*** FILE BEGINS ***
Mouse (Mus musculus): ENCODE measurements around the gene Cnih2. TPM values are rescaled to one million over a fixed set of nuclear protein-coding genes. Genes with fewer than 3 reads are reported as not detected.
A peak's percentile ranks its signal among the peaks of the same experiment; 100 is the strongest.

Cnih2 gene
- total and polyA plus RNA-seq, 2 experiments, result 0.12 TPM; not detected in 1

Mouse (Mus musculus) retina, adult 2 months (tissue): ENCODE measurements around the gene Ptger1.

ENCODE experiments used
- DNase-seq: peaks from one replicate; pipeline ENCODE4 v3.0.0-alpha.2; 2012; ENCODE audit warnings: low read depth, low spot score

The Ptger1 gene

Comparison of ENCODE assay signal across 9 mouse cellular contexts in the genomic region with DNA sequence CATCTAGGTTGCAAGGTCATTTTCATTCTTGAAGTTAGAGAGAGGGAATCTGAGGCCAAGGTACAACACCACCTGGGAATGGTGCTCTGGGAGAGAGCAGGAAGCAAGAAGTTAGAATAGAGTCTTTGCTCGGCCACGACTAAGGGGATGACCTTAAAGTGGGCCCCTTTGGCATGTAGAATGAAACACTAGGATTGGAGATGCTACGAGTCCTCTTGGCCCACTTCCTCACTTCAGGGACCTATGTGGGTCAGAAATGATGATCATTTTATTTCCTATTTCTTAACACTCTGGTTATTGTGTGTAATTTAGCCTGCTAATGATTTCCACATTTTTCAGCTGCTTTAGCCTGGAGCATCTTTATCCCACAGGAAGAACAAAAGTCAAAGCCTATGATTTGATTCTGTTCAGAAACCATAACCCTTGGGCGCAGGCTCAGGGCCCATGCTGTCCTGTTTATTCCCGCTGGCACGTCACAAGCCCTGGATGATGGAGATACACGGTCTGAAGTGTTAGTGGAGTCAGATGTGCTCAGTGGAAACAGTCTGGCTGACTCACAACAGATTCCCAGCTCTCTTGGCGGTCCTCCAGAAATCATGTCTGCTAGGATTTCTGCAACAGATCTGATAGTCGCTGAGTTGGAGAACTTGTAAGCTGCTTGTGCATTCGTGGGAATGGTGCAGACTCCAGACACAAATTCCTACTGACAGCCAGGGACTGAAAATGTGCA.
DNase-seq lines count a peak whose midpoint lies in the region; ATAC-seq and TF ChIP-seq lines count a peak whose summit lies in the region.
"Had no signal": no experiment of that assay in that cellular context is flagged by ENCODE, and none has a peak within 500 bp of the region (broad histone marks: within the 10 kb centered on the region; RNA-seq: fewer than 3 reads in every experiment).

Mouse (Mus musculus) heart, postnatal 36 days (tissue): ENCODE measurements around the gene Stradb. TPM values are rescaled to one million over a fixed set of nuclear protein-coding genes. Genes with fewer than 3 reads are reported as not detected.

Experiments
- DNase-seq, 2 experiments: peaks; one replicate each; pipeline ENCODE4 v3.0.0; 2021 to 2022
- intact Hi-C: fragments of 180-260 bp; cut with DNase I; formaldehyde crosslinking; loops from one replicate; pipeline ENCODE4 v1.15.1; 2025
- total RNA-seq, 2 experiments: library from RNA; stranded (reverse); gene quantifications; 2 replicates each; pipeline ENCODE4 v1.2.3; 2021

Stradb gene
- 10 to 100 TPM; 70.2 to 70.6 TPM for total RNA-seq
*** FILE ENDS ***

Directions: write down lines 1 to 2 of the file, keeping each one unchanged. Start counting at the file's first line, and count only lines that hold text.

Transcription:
Mouse (Mus musculus): ENCODE measurements around the gene Cnih2. TPM values are rescaled to one million over a fixed set of nuclear protein-coding genes. Genes with fewer than 3 reads are reported as not detected.
A peak's percentile ranks its signal among the peaks of the same experiment; 100 is the strongest.